In addition to being a brilliant writer and thinker, Cornelius is a genuinely warm person who has dedicated himself to supporting African American poets, and I know the students and public will enjoy engaging with him and his work.”

Eady is the author of seven books of poetry and two librettos. His poetry collections include “Victims of the Latest Dance Craze,” winner of the Lamont Poetry Prize from the Academy of American Poets; “The Gathering of My Name,” nominated for a Pulitzer Prize in 1991; “Brutal Imagination,” a National Book Award finalist; and “Hardheaded Weather: New and Selected Poems.” 

In conjunction with Eady’s visit, “Brutal Imagination” will be featured this spring in the Urban Life Experience Book Discussion Series at the New Haven Free Public Library’s Wilson Branch

Roffman’s students have read the latter two volumes and recently had their first opportunity to dive into Eady’s archive. During a recent class, students discussed Eady’s poetry and then each sifted through a box of his archival material. This allowed them to search for documents that spoke to them while also looking to make connections between Eady’s poems and documents that on their face don’t seem to have much to do with poetry, Roffman said.  

The class is on biography, but the idea is that a person’s life is multi-directional, and the students have so much to choose from in his really remarkable archive, which shows the various developments of his thinking and his life and the daily work of a poet, playwright, and musician,” Roffman said. “There are bills in there. There are drafts of his work. There are birds’ feathers that he collected. There is so much interesting material.”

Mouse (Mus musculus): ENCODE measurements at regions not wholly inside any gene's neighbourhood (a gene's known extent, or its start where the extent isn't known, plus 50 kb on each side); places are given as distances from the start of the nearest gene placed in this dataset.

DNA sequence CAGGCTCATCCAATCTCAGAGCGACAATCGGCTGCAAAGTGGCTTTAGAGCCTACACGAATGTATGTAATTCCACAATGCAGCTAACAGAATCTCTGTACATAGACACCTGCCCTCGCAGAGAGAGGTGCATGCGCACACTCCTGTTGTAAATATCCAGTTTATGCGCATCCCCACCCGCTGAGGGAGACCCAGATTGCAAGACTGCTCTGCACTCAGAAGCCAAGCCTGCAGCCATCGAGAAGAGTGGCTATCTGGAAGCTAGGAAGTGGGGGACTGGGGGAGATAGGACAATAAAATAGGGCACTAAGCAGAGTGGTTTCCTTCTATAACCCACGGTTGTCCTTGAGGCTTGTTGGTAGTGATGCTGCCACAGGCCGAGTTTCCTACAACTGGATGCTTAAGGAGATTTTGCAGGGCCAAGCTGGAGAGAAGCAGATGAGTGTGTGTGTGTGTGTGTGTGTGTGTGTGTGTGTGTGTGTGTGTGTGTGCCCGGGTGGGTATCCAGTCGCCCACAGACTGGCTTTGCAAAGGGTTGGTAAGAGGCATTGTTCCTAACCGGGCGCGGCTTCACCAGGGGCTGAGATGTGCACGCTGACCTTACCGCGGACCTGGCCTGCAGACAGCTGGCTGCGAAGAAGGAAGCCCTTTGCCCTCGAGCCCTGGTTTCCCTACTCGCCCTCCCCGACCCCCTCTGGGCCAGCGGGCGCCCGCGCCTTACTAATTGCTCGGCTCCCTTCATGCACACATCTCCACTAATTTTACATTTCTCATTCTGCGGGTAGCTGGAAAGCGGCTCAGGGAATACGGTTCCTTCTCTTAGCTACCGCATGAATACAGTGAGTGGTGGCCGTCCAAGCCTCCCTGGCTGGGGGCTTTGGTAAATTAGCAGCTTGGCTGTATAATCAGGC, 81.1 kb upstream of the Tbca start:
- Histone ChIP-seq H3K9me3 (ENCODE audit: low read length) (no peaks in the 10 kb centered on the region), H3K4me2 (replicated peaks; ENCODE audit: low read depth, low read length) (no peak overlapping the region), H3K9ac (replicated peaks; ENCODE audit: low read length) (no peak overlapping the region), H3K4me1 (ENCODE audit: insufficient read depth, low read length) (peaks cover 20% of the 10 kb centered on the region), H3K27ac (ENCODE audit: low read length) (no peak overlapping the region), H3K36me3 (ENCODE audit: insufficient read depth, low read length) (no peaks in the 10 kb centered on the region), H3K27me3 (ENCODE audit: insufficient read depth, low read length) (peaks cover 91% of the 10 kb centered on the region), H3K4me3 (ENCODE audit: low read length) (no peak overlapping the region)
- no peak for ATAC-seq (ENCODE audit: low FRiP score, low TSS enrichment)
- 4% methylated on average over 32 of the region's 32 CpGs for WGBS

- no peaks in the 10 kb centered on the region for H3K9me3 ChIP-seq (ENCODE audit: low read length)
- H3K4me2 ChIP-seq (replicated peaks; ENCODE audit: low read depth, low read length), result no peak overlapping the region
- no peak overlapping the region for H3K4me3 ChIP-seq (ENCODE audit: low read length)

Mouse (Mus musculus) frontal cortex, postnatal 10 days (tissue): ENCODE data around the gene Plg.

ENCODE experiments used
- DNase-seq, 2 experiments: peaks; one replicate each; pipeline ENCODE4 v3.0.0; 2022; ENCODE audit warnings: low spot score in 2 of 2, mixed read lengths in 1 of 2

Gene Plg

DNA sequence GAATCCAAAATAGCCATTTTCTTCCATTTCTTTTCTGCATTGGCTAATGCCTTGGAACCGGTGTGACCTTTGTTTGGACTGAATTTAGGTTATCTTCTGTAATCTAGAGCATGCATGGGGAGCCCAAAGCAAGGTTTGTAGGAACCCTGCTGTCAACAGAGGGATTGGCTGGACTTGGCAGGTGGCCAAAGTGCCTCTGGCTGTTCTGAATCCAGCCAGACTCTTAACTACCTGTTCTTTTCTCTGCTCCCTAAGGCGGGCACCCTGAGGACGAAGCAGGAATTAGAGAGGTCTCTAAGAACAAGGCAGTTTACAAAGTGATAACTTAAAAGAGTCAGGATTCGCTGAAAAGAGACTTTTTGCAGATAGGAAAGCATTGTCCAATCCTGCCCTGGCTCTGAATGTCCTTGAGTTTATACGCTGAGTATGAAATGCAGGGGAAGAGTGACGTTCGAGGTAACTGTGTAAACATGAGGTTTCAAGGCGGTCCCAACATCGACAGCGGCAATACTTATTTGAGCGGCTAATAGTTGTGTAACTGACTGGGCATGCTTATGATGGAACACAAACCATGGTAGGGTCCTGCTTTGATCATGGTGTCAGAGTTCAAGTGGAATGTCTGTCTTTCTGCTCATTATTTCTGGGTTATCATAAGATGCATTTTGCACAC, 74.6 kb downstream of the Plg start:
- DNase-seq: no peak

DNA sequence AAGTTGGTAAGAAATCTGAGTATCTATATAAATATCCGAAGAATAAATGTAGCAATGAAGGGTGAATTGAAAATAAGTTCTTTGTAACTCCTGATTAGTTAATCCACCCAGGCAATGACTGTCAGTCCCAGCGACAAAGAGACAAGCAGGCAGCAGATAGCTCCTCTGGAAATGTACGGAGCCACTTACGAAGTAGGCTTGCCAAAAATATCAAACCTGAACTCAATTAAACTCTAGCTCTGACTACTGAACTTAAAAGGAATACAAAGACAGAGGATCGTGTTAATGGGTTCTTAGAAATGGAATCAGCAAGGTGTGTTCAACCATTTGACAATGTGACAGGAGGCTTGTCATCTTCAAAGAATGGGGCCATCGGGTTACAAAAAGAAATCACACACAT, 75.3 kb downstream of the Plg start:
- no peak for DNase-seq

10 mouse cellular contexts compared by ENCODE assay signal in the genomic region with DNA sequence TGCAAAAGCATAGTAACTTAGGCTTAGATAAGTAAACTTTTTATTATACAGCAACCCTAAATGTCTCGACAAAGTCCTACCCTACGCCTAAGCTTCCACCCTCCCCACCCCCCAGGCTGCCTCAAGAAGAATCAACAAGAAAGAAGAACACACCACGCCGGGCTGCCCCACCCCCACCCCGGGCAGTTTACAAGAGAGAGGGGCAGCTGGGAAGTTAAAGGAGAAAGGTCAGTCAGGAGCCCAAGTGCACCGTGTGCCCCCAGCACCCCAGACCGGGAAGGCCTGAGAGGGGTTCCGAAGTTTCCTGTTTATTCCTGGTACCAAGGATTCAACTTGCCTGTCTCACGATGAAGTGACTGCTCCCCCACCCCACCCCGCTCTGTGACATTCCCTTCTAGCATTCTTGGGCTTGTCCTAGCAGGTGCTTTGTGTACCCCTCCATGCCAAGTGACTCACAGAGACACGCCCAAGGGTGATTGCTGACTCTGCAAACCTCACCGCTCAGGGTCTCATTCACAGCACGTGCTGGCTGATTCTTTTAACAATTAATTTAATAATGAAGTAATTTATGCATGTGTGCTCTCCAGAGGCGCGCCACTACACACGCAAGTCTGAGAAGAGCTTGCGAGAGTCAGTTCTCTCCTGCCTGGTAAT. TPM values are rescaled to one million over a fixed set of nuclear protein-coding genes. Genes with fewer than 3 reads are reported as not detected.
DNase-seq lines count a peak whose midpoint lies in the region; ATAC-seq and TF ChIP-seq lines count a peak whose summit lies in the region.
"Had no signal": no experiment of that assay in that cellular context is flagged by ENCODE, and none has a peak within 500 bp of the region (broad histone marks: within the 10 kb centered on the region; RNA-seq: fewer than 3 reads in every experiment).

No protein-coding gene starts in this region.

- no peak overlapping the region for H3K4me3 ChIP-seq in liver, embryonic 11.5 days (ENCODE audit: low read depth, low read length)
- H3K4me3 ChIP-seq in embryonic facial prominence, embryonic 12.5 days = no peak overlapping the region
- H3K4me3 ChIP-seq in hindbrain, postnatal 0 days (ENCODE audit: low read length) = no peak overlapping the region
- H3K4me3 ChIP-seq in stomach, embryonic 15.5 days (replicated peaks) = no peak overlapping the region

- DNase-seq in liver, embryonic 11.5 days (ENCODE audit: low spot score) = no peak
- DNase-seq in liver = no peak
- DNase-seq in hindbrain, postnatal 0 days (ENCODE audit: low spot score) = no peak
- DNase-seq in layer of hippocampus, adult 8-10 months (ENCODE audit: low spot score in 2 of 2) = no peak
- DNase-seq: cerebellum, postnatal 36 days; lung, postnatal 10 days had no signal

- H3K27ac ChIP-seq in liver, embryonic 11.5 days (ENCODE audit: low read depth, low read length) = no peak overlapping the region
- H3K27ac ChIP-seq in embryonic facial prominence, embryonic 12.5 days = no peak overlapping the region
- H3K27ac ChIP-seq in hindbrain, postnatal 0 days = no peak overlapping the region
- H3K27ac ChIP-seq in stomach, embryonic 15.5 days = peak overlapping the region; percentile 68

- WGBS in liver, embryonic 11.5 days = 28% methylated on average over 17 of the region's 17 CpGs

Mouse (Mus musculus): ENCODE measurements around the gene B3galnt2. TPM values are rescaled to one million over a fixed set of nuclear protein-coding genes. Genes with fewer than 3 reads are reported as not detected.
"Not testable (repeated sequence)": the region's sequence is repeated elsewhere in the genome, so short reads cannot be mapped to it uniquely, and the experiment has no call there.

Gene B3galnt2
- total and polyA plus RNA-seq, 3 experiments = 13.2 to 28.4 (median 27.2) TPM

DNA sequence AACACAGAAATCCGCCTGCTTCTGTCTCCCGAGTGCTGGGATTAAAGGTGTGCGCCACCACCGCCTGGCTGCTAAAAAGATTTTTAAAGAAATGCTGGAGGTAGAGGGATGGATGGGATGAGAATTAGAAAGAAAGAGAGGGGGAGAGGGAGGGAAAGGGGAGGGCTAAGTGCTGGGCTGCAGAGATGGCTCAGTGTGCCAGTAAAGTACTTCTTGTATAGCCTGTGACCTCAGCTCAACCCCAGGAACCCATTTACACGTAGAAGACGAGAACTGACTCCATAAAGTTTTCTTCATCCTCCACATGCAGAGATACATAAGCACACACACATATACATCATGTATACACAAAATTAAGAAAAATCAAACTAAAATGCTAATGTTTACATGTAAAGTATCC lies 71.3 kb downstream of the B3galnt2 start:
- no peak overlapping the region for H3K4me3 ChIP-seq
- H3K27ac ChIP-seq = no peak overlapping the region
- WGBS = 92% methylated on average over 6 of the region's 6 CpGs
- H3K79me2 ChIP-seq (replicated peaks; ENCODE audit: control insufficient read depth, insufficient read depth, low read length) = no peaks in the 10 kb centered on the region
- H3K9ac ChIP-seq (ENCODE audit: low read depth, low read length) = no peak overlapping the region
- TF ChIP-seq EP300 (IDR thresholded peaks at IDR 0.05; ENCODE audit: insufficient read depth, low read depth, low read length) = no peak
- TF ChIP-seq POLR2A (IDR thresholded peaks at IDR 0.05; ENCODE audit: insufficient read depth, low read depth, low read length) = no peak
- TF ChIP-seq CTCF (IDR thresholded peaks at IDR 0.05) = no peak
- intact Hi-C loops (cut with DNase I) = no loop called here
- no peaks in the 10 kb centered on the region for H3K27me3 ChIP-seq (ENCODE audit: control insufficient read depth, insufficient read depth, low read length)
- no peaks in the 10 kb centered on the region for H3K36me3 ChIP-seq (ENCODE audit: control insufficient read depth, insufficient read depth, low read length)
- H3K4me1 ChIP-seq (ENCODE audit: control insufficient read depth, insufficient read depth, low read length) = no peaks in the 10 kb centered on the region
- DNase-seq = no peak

By also hearing the musical performance the evening before the class, she said, students will also better understand Eady’s approach to poetry.

I think it’ll get the students thinking about the musicality of his poems, not just the references to music, but the rhythm and the beautiful way he moves from the familiar and abstract,” she said. “It’s an exciting way to get to know a poet and their art.”

Eady said he looks forward to engaging with the students, although as a teacher himself, he admits that being the subject of a class that has delved into his papers will be a new experience.

It’ll be different to be the focus,” he said. “I’m used to talking to students about poets like Amiri Baraka and Lucille Clifton and their impact, so it’ll be kind of a of a topsy turvy moment where I’ve become the subject matter of these students who are studying what I’ve been doing. It’s a moment when you realize that what you’ve been doing turns into what you’ve done, but I’m looking forward to learning about what the students have discovered.”

He is also excited about the staged reading of “Brutal Imagination,” which reunites him with Morton and Murphy, who composed the original cast of the show that was first performed as a theater piece in 2001 shortly after the publication of the poetry collection, with Murphy playing Smith and Morton as the imaginary suspect. 

The three recently recorded the piece for Audible and previously performed it together, albeit from their respective homes, during the pandemic.

To have the original cast together is very special for me,” he said. “We’ve done two performances without being in the same physical space. And we’ve done interviews about it over Zoom, so it’ll be great to be together in the same physical place to share the work with an audience. I’m very excited about it.”